Internal Linking

As with having a solid navigation, internal linking helps improve crawlability and indexation, helps your users navigate to other relevant pages, and helps the crawlers understand what the linked to content might be about.

Schema Markup & Authorship Markup

Schema & Authorship markup are fairly new pieces of the puzzle when building and optimizing websites. In short, schemas are a collection of HTML tags that web designers can use to markup their content in ways that are recognized by the major search engines (Google, Yahoo, Bing, Yandex). Basically, these tags tell the engines exactly what your content is about, instead of letting them interpret it themselves. Some of the more popular schemas are products, locations, events, people, and reviews. Adding schemas to your website does require some additional code to your site, you can learn more about it here.

Authorship markup, aka the really cool pictures you are seeing attached to search results (see image below) is how Google describes “a way to connect authors with their content on the web”. As with schema, it does require some additional code on your site, but it’s pretty easy to implement, you can learn how by clicking here.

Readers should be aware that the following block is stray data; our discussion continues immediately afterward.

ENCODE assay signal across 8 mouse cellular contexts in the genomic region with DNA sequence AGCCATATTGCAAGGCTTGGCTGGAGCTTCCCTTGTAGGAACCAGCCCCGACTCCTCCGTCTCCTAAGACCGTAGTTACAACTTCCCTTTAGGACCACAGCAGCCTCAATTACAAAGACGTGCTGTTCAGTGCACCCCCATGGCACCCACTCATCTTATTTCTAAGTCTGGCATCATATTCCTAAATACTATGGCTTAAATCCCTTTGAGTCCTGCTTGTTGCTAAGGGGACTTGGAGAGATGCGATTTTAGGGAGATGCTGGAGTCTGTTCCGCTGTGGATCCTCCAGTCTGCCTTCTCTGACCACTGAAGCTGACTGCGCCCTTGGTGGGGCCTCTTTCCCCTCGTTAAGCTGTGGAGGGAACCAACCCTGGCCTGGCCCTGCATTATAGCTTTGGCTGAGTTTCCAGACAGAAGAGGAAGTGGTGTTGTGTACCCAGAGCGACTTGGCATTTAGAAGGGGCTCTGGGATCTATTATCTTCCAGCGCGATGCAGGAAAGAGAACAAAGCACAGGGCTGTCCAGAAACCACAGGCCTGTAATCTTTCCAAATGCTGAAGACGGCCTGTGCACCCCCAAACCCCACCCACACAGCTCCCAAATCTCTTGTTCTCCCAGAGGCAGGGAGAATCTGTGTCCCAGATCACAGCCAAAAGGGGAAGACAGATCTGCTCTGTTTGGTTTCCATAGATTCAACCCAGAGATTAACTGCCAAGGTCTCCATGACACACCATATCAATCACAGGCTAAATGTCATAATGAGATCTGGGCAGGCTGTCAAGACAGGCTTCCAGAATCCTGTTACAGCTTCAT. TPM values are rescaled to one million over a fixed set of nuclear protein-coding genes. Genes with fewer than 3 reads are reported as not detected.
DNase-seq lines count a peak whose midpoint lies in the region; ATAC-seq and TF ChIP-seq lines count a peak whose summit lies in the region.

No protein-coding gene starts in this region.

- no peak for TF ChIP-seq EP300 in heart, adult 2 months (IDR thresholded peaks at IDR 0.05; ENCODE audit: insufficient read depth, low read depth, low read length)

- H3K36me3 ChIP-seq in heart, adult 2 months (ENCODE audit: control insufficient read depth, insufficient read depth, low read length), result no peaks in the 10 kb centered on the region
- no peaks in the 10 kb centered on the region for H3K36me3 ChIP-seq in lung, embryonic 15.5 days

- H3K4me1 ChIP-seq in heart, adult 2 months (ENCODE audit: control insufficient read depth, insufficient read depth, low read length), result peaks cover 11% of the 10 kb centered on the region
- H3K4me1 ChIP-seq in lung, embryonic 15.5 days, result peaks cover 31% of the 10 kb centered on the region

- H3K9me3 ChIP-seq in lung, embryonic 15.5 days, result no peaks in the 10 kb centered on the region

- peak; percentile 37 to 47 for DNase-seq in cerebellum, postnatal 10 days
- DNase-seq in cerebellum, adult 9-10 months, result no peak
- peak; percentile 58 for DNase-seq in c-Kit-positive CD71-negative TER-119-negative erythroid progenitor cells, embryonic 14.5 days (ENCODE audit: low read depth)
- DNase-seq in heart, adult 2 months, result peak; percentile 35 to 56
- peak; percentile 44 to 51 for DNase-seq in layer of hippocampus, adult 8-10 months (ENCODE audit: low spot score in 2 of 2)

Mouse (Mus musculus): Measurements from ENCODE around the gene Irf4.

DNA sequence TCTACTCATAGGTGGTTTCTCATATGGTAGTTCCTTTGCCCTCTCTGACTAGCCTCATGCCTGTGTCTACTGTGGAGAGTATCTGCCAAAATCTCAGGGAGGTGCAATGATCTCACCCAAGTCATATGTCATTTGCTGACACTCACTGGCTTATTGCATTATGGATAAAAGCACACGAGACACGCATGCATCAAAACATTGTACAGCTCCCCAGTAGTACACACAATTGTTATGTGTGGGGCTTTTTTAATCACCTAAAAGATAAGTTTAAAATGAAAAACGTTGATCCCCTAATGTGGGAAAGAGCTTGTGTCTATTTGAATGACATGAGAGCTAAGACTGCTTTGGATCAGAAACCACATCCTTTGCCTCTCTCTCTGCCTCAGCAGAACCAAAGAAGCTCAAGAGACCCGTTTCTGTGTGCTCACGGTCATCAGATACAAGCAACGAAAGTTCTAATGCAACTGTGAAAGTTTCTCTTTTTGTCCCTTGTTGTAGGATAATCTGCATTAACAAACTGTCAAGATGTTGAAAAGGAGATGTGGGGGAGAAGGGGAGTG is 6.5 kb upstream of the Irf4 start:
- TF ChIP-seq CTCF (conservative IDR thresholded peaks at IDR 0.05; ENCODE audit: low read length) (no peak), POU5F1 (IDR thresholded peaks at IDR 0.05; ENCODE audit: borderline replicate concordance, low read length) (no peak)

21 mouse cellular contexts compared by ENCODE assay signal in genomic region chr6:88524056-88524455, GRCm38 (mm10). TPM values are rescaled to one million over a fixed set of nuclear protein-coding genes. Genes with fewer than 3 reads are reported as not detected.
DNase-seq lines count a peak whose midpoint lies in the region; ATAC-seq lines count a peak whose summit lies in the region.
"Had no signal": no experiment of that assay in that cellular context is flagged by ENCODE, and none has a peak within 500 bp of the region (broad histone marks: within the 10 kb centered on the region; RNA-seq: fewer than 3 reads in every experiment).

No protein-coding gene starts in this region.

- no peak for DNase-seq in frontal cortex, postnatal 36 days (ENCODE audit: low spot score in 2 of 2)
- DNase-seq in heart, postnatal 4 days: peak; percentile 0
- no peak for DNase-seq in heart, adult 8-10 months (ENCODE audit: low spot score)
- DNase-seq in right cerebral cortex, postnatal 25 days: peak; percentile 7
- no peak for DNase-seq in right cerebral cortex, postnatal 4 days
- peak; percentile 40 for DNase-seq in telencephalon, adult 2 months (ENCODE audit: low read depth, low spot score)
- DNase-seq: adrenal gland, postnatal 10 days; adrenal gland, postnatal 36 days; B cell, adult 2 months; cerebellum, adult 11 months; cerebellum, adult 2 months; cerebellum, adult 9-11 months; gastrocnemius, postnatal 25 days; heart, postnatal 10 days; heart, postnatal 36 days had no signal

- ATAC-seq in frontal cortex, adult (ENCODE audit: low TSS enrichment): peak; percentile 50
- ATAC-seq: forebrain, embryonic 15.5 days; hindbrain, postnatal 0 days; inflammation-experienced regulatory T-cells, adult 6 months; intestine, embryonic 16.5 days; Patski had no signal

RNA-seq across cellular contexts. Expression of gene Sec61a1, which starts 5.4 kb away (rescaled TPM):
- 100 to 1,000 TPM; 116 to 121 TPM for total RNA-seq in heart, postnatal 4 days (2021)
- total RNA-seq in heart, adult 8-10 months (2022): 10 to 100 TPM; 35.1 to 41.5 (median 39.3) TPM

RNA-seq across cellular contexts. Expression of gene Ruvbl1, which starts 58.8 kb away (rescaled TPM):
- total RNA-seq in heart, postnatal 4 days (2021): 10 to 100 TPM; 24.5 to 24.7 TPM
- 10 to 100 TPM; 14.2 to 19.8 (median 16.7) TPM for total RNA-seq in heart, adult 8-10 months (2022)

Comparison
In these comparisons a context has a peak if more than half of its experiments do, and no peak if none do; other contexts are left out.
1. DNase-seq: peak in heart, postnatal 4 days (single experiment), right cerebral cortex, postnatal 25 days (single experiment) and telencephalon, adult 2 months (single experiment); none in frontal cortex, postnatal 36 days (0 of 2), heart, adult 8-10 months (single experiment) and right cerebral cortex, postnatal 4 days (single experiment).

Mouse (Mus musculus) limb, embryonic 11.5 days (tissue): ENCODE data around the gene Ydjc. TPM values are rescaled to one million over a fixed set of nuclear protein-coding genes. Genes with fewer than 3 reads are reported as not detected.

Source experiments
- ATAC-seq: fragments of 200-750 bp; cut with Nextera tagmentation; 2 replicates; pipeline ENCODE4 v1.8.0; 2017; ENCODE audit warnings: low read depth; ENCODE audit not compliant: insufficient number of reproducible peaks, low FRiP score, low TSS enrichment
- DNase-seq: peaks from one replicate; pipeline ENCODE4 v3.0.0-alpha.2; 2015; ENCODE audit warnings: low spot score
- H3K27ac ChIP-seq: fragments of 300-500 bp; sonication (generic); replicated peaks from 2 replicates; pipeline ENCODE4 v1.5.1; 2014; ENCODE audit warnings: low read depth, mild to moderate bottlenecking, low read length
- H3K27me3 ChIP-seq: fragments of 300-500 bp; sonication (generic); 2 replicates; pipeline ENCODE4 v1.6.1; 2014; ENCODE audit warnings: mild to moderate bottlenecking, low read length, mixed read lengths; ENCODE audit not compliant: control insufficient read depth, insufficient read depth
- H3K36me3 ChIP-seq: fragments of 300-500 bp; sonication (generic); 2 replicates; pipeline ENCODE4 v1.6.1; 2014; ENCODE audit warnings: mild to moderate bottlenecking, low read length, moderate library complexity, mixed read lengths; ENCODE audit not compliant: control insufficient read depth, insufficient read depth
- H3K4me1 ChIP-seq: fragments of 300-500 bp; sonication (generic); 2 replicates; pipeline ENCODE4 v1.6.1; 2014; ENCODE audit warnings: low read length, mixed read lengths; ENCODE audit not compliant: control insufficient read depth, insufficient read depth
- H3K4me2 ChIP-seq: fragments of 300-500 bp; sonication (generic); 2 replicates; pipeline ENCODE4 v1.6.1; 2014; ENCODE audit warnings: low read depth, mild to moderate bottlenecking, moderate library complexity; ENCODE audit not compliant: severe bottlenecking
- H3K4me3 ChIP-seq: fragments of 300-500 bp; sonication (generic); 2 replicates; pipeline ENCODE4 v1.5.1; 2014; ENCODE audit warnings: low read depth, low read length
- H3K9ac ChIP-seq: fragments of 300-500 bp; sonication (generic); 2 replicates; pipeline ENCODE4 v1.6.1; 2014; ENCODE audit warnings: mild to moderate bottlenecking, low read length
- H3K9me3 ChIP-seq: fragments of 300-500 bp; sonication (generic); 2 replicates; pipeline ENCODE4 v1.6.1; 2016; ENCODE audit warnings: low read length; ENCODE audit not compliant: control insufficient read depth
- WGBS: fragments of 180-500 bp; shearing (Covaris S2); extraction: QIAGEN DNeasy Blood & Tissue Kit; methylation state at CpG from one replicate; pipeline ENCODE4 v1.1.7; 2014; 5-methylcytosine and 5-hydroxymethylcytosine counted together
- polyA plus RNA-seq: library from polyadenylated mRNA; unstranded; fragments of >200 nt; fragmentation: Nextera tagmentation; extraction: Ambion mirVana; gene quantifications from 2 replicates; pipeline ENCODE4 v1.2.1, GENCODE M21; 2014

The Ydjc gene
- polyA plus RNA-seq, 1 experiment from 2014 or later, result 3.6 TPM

authorship markkup image

In conclusion, a typical website redesign should probably happen about every one to three years. When redesigning, marketing professionals redesign to improve usability, increase professionalism, improve branding, make customization or updates more easily, and help with lead generation. Also, when redesigning you should make sure that your new website is first and foremost, user friendly and then worry about the SEO friendliness of the site.

If you have any questions or would like to add to the conversation, please do so below.

In the meantime, take a look at the slide presentation from our recent webinar on this subject, and you can watch the replay of our Redesign Your Website: When, Why, and How webinar as well.